In the second part of the novel, Desai introduces an essence of middle class American life that is completely dysfunctional to the readers. In this part, author talks about the realities through the eyes of a third party, Arun, who is not from America. American culture was built on the concept of “life, liberty, and the pursuit of happiness.” But a lot of Americans now take the pursuit of happiness to mean tangible, consumable things, and the Patton family is an example of that.
A nuclear family is a family group consisting of a father and mother and their children. It is considered as the traditional family. A father who worked outside the home and a mother who stayed home and cared for the children and the household. The Patton family is an example of this family structure. Mr. Patton is a laconic type. He doesn’t speak a lot and uses little words to express his emotions. As shown in this quote: ‘He reacted by not reacting, as if he had simply not heard, or understood.’
This quotation refers to Mr. Patton’s reaction when Mrs. Patton told him she decided to give vegetarianism a try, while Mr. Patton was grilling his meat. He doesn’t even acknowledge Mrs. Patton’s decision. This conveys that Mr. Patton thinks it is not important and doesn’t require his attention. This could also mean that meat is so important to him, he considers Mrs. Patton as a distraction and would ruin his good piece of meat if he replied to her.
Mr. Patton can be seen as the man in the house, he maintains control by appearing tough, objective and emotionally inexpressive. The only time he trys to bond with the kids is when he grills his meat, however he gets rejected by them and soon stops trying. Mrs. Patton is incarcerated to her house and plays the dutiful wife. She lives an uneventful life and is quite unappreciated like Uma. Mrs. Patton is quite clueless and as a suburban housewife feeding and caring for her family, Mrs. Patton is the perfect example of an American consumer. Nervous in the home and around her children and husband, it is only the supermarket, with its “chilled air and controlled atmosphere” and aisle upon aisle of products,that puts Mrs. Patton at ease, where she becomes suddenly independent and confident. Controlled atmosphere represents that the place is controlled and that nothing out of the ordinary would happen.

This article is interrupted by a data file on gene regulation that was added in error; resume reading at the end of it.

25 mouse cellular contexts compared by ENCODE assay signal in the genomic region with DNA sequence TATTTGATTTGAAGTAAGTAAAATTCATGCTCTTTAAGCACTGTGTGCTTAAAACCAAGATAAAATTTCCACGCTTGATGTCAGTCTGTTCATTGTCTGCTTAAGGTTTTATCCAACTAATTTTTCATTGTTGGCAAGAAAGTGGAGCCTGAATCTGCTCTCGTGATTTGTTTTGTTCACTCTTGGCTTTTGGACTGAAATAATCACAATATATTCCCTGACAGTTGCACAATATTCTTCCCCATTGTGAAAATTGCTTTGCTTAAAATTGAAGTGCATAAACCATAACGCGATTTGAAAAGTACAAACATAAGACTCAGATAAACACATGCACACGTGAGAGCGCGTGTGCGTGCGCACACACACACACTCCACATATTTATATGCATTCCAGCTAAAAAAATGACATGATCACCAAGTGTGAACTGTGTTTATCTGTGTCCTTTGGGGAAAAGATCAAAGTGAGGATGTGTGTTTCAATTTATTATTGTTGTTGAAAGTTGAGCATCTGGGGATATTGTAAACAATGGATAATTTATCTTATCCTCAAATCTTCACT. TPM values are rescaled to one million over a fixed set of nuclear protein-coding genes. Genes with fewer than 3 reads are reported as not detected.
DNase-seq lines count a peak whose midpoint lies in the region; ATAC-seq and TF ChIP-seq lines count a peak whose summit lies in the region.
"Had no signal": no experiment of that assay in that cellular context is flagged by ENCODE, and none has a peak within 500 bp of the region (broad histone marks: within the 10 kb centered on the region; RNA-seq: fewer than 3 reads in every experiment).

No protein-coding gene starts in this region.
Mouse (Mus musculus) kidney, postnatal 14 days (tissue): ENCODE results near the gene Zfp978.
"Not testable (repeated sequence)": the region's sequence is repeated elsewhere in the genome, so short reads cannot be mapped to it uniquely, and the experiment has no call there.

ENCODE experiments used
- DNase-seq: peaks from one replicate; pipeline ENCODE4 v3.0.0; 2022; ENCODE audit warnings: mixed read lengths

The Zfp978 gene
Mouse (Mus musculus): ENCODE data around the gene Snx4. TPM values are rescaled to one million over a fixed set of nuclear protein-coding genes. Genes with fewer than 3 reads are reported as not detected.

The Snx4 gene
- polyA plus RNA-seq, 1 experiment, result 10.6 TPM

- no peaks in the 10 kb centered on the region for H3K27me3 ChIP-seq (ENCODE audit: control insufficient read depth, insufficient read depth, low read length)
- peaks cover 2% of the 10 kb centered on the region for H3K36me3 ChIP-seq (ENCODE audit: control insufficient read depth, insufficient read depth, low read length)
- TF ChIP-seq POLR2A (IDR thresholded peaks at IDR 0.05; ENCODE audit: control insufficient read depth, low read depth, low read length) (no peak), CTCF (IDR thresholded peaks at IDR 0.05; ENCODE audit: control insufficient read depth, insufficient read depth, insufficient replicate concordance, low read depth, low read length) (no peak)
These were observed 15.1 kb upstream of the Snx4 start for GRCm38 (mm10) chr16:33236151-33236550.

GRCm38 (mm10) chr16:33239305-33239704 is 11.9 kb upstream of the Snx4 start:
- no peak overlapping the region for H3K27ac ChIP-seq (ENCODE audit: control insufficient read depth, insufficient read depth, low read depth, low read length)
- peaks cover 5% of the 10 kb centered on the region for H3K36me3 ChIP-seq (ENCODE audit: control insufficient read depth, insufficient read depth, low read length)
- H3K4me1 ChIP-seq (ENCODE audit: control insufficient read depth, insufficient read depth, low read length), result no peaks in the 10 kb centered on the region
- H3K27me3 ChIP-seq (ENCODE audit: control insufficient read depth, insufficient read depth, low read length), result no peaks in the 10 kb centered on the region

“Her joy lay in carrying home this hoard she had won from the maze of the supermarket, storing it away in her kitchen cupboards, her refrigerator and freezer” The word ‘hoard’ was used to signify that the grocery she buys are considered as very important because ‘hoard’ is usually used to describe something valuable and that is secret and carefully guarded. Listing was used to list the kitchen cupboards, refrigerator and freezer. This creates an image in our minds of three different places which can contain food, making it seem like Mrs. Patton is buying a lot. With her buying and stocking grocery it shows her position as a wife and a mother, despite that nobody eats what she buys.
She is a shopaholic for food, and makes Arun accompany her to the overpowering supermarkets and stocks up her overflowing freezers. She takes extra efforts to make Arun feel at home, and one can say to the extent of turning herself into a vegetarian for his sake. We could paint Mrs. Patton as the submissive wife, who has made compromises over every small matter, she is not even free to choose what she wants to eat. She tells Arun ‘I’ve always hated eating meat- oh, that red, raw stuff, the smell of it! I’ve always, always disliked it- but never could- never knew how- you know, my family wouldn’t have liked it.’